NB5 Docs► User Guide▼ Op Templates 🖺

👉 When it comes to building workloads, the op template is where everything comes together. Understanding op templates in detail will help you bring other features of NoSQLBench into focus more quickly.

Each activity that you run in an nb5 scenario is built from operations. These operations are generated at the time they are needed. They need a blueprint for what an operation looks like, which we provide in the form of a simple data structure called an op template.

The op template is effectively a JSON object or a YAML map. It is simply a data structure.


The op template structure is quite flexible in practice, and only requires you to be as detailed as necessary for a given situation.

For example, you can provide an op template which looks like this:

op: "example {{Combinations('a-z')}} body"

or like this:

  binding1: Combinations('a-z')
     prepared: "example {binding1} body"

These both mean the same thing! NoSQLBench performs a structural de-sugaring and normalization, and then applies property de-normalization and overrides. At the end, it's as if you used a fully-qualified and detailed format, even if you didn't. The reason you might use the second form over the first is to provide additional op templates or properties when tailing for more specific situations.

If you want to know why or how nb5 does this, expand the details below. Otherwise, Let's skip to the next part!

Workload Specification Design


Why? Because YAML is not fun for most people if we're being really honest. System designers and developers have a persistent habit of pushing their configuration problems into pop-markup formats. Yet, without a truly innovative and widely supported alternative, it's still a not a bad choice. There are really not many practical alternatives that are portable, supported by many languages, and so ubiquitous that they are immediately recognized by most users. Further, it plays generally well with JSON, a proper subset and close runner-up, which is also extended by jsonnet.

Even so, there is still a problem to solve: NoSQLBench needs to support trivial testing scenarios with trivial configuration AND advanced testing scenarios with a detailed configuration. So, why not both?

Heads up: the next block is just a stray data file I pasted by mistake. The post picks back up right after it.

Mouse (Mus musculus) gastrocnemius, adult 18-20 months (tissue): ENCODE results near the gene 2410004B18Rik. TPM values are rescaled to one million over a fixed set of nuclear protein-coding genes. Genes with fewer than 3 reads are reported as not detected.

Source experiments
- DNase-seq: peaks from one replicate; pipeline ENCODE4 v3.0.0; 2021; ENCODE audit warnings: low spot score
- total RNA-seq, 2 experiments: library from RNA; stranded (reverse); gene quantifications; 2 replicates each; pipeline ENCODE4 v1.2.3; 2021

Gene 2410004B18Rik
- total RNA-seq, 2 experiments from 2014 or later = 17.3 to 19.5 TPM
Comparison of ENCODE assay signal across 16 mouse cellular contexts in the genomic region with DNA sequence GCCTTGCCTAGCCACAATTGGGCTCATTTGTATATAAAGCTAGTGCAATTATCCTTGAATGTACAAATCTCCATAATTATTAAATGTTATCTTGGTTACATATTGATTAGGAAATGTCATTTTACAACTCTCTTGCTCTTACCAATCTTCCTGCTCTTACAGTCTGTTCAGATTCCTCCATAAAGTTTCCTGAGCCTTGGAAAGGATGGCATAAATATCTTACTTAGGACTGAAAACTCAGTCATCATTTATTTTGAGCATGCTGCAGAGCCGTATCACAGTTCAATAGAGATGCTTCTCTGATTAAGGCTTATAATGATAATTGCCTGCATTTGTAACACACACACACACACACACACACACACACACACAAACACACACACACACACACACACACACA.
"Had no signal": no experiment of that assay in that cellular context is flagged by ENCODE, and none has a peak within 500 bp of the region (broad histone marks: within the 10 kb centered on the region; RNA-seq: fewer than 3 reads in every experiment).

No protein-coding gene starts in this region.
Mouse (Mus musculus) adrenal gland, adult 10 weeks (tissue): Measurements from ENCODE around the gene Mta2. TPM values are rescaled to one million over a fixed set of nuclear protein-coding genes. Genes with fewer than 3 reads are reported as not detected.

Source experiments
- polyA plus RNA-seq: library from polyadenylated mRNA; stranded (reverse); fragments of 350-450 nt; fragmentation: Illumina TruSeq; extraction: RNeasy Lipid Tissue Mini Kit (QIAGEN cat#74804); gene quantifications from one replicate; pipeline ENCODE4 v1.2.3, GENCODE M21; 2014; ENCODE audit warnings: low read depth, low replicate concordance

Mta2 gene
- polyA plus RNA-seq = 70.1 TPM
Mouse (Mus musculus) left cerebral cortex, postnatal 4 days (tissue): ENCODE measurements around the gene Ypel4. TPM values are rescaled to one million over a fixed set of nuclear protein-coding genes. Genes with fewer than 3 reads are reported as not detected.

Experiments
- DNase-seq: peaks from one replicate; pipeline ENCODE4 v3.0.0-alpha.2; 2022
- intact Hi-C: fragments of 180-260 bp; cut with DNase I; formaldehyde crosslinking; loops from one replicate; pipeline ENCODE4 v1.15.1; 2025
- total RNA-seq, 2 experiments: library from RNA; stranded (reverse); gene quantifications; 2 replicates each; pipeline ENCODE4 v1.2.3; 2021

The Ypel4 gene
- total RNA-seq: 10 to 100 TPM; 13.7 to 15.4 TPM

Simple things should be simple, complex things should be possible. (Alan Kay)

So in terms of tooling, this provides a rich layering of tools which can scale from the trivial to the sophisticated.


The rules for this mechanism are part of the nb5 workload definition standard, which covers all the details and corner cases. The nb5 runtime handles all the structural processing for users and developers, so there is little ambiguity about valid or equivalent forms. This standard is elevated to a tested specification because it is part of the core nb5 code base, tested for validity with every build. You can only see a documented and working specification on this site.

The design principles used when building this standard include:

  • If it looks like what it does, and it does what it looks like, then it is valid.
  • If there is a reasonable chance of ambiguity, then disallow the pattern, or make the user be more specific.

Valid Forms

👉 The Workloads 101 tutorial is a great way to learn about op templates.

What determines if a given op template is valid or not depends on a couple of things: Can it be recognized according to the workload definition standard? Can it be recognized by the specified driver as a valid op template, according to the field names and values?

In general, you have three places to look for valid op templates. Here they are in order of preference:

Template Form

Let's take a look at the longer example again, with line numbers this time:

2 binding1: Combinations('a-z')
4 warmup-block:
5 ops:
6 op1:
7 op:
8 prepared: "example {binding1} body"

We see some of the surrounding workload template format, then the op template, and then the single op field prepared. Here is a line-by-line readout of each part:

1At the root of the workload template, a bindings property sets global bindings.
2 One global binding is defined as "Combinations('a-z')", with name binding1.
3At the root of the workload template, the blocks property is defined.
4 The first block is named warmup-block.
5 The ops property for warmup-block is defined.
6 The first op template is named op1. Everything under it is called the op template.
7 The op template named op1 has an explicity op fields property.
8 The first op field of the op template is named "prepared", and it is a string template.

Additionally, the string template above might be called a statement. It could just as well be select user_id from mytable where token={user_token} instead of example {binding1} body. When the entirety of an op template is passed as a string like in the very first example, that string is stored in an op field called stmt automatically.